REFLECTIONS: We need to purify our notion of the law of god

As Christians we need to radically purify our notion of the law of God.

As Christians we need to radically purify our notion of the law of God.

In this particular context, we are not talking of the divine law in its broader sense, but as summarised in the commandment of love from its moral approach, which stems from God’s eternal plan as well as from the demands of the gospel. Cfr. Mark 7:1-8, 14-15.

The objective of the law of God is to give human beings life in its fullness, the fulfilment of their aspirations on earth and ultimately, the inalienable possession of eternal happiness. When understood in this way, we find that God’s law is always for us, for our benefit, and not against us in any sense.

The knowledge of this law obliges us to observe it always and in its integrity not only because it is for our own good, but also because it is superior to any human law.     

Any human law is based on perfectable knowledge. God’s law on the other hand is based on certain, unchangeable knowledge.

That is why we believe that God knows absolutely what is good for man and that which makes the human person truly human. Man is very secure therefore every time he or she lives his or her life according to this law.

Unfortunately, all along human history man has not only failed to observe this divine law, he has been as well fond of twisting this law though claiming to serve in its interest.

And God warned his people time and again that their twisted human passions can taint the divine law at times with irremediable consequences.

The history of this human tendency goes way back to the Pharisees and beyond their time.

Such people had a depressing habit of reducing divine things to human dimensions. God for them was a kind of superior human being; not necessarily exempt from the occasional “human” flaw, such as self-interest!

This kind of approach to the divine law had a negative effect of looking at God’s wisdom as wiser and surer than human wisdom but not necessary the wisdom which offers the best course of action every single time. 

Needless to say, such a human approach and its small-mindedness is not only devoid of the true understanding of divine law, but it ends up rendering it odious or as an object of ridicule.

Today, we may sneer at the Pharisees and the way they emptied God’s word of its beauty and power by effectively reducing it to the status of mere positive law; conventional and not applicable to some of our modern situations.

Because of this kind of tendency, man is still fond of interpreting the divine law in order to suit his or her unbecoming actions.

Such a practice has created lots of chaos and calamity in man’s dealing with fellow men. Here we do not need to go far for examples; as a nation, we serve well as that kind of a negative example.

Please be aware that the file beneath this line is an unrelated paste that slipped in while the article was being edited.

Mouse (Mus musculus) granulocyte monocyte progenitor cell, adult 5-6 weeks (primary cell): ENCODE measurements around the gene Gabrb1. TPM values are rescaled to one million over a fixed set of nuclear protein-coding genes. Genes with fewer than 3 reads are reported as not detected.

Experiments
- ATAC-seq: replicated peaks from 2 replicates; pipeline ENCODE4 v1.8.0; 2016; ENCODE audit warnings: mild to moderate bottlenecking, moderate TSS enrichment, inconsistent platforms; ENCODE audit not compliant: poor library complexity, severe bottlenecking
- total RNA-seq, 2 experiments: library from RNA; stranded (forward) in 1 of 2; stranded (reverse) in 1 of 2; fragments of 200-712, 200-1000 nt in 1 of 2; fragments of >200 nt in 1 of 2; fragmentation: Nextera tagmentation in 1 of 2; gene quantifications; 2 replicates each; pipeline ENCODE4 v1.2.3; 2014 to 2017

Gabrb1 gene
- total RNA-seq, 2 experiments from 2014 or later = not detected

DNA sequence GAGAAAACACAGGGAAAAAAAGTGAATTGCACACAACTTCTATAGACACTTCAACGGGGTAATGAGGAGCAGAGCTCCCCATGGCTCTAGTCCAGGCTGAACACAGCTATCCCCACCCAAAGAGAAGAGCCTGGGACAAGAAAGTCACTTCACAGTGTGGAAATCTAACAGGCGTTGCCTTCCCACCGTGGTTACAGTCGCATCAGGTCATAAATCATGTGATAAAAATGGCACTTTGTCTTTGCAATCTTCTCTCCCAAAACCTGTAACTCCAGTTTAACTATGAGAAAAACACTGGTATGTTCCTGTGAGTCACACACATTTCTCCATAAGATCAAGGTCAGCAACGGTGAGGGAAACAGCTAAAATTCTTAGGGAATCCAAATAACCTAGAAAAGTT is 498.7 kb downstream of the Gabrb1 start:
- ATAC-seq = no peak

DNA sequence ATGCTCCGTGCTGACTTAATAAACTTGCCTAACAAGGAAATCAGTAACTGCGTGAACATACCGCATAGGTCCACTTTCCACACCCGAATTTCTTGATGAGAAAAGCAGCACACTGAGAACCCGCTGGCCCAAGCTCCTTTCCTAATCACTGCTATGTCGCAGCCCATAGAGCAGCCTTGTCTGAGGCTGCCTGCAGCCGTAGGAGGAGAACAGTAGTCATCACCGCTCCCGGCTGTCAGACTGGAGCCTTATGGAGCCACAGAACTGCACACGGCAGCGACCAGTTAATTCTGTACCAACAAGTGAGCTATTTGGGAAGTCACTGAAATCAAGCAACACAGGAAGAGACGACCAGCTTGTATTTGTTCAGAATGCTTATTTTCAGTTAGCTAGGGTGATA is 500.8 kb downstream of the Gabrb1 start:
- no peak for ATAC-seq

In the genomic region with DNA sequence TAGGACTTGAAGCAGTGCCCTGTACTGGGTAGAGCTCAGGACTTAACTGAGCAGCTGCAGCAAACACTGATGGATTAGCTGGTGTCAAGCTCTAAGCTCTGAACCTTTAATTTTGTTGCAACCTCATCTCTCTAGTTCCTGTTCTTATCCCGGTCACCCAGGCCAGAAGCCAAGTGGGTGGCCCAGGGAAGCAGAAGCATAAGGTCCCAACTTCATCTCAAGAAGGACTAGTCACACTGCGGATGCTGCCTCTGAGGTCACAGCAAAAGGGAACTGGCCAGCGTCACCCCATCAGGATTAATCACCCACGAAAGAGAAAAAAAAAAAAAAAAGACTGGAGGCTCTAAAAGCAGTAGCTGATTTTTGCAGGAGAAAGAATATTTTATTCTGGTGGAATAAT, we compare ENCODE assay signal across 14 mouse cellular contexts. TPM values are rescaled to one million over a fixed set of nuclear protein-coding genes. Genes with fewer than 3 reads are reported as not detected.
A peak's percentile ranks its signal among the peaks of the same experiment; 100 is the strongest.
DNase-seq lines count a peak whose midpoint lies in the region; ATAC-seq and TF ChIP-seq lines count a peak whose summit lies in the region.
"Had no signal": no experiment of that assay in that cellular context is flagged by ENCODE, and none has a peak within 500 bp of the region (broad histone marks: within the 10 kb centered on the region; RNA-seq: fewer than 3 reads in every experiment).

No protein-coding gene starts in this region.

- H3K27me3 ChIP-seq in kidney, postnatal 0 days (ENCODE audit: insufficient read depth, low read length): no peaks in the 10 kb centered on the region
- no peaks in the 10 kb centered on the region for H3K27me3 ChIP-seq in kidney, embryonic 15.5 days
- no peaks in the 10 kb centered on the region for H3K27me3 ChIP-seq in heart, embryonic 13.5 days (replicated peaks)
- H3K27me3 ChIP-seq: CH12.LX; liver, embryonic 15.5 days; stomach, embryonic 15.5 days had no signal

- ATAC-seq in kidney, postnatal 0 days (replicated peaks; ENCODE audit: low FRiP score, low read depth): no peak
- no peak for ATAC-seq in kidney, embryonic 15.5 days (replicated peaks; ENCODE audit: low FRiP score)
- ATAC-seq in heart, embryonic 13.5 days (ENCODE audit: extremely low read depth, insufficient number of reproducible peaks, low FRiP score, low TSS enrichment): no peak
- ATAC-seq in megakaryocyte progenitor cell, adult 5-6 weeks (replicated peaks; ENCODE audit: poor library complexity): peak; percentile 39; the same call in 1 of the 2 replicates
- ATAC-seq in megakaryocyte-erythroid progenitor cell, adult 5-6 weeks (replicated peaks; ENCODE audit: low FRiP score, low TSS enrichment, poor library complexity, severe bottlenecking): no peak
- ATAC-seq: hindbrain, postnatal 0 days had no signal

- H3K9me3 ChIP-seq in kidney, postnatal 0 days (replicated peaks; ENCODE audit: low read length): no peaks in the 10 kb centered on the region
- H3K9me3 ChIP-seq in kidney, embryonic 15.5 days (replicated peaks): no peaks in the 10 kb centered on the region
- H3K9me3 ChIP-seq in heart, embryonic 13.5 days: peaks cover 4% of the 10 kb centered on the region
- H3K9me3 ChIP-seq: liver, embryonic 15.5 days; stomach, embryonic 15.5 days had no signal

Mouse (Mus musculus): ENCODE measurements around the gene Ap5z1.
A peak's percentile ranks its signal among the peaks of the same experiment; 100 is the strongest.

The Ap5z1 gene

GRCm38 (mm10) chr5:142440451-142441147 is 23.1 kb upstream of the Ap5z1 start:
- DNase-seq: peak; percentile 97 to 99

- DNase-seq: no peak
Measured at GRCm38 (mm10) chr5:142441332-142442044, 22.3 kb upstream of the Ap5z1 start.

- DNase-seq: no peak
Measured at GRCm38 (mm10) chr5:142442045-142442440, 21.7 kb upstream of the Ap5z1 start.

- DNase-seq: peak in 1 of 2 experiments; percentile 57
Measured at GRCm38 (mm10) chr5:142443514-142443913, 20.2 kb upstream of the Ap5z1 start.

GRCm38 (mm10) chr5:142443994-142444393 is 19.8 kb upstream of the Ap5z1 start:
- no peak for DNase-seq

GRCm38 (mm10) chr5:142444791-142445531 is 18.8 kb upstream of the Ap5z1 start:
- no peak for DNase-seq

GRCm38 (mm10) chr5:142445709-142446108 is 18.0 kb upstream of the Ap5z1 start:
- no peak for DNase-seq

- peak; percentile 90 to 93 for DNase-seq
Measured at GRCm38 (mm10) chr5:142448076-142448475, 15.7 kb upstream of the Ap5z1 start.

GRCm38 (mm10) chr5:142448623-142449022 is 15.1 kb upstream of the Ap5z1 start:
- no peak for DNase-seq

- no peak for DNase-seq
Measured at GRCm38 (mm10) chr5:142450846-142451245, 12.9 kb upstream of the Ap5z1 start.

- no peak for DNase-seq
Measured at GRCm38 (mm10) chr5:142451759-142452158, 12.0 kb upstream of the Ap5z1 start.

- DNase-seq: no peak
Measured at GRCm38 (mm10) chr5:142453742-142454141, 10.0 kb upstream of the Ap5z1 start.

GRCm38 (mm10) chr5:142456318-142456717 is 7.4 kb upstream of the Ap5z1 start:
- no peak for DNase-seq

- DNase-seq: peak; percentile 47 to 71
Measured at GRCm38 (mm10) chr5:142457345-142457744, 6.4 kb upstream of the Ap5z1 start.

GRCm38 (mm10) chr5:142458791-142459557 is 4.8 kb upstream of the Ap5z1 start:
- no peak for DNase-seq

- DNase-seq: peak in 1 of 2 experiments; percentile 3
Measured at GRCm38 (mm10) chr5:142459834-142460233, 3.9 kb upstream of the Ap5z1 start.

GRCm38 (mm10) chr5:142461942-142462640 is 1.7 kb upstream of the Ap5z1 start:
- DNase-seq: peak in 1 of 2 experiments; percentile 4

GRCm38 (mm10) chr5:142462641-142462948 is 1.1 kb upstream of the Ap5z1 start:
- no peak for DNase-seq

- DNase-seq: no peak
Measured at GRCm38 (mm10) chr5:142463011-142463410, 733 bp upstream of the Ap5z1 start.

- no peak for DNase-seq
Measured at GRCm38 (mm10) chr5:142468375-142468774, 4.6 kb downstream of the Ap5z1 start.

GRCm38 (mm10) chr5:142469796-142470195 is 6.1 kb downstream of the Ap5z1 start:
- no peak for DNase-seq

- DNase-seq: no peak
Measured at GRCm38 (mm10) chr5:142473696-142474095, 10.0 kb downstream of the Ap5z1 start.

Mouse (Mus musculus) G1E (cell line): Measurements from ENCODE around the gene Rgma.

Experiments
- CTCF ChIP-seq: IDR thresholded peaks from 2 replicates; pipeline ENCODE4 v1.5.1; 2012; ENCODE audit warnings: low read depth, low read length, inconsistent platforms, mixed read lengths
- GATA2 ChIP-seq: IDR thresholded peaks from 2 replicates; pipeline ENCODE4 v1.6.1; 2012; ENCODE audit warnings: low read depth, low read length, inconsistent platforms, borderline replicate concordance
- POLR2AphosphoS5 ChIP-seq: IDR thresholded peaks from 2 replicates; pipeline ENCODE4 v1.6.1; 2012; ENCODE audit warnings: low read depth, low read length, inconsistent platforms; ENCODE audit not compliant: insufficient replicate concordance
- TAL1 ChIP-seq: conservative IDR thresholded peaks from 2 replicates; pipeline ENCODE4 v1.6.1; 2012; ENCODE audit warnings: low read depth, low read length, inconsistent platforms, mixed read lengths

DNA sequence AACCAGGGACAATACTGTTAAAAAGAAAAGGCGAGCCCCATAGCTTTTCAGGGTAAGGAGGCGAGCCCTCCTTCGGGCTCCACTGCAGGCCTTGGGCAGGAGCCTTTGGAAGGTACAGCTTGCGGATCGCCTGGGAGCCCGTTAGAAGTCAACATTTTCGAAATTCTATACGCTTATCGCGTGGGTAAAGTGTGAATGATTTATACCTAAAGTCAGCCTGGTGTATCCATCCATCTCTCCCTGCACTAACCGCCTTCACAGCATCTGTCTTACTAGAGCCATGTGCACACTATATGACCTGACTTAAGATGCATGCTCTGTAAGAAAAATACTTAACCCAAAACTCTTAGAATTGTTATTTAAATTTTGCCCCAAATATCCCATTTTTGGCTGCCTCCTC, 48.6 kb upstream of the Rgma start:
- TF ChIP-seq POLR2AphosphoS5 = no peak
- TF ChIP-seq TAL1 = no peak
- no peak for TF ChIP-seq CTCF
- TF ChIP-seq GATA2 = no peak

How on earth (and in heaven?) shall we explain how a community like ours known to be God fearing could entertain the idea of genocide, and permit the madness it requires to carry it on systematically?

This shall always question our notion of God’s law in our daily life.

A closer observation of how we misinterpret the divine law to suit our human intentions does not spare the intellectuals who should otherwise enlighten the people.

Many intellectuals from all fields of knowledge; who describe themselves as progressives do fall in the above trap at times.

Eric Goldman in his book entitled Rendezvous With Destiny, defines progressivism as a political (religious and economic?) philosophy; held by a movement which springs directly from certain problems with the intention of solving them, but with only an infrequent glance beyond certain realities.

Since the core concern of progressivism is to seek social and economic justice, to ensure the progress of the human person and to safeguard the common good, it is not rare that the progressive intentionally forget in their proposed reforms, that the same man being served was created in the image of God and needs to grow in that aspect as well.

The progressive at times tend to avoid a glance into this reality. 

Generally and without pointing an accusing finger at this or that group, as Christians we ought to find a way of purifying our notion of the divine law in our lives.

We must be convinced that God’s law aims first of all at making us fully human.  Such a cordial and convinced embrace of God’s law provides us a deeper Christian self-confidence.

This in turn enables us to understand ourselves and those who are different from us. Some of those who do not share our Christian vision do so because they are clueless on what it really is. 

It is our Christian mission to gradually clue them in. But we must first sweep our own house; we can not give what we do not have!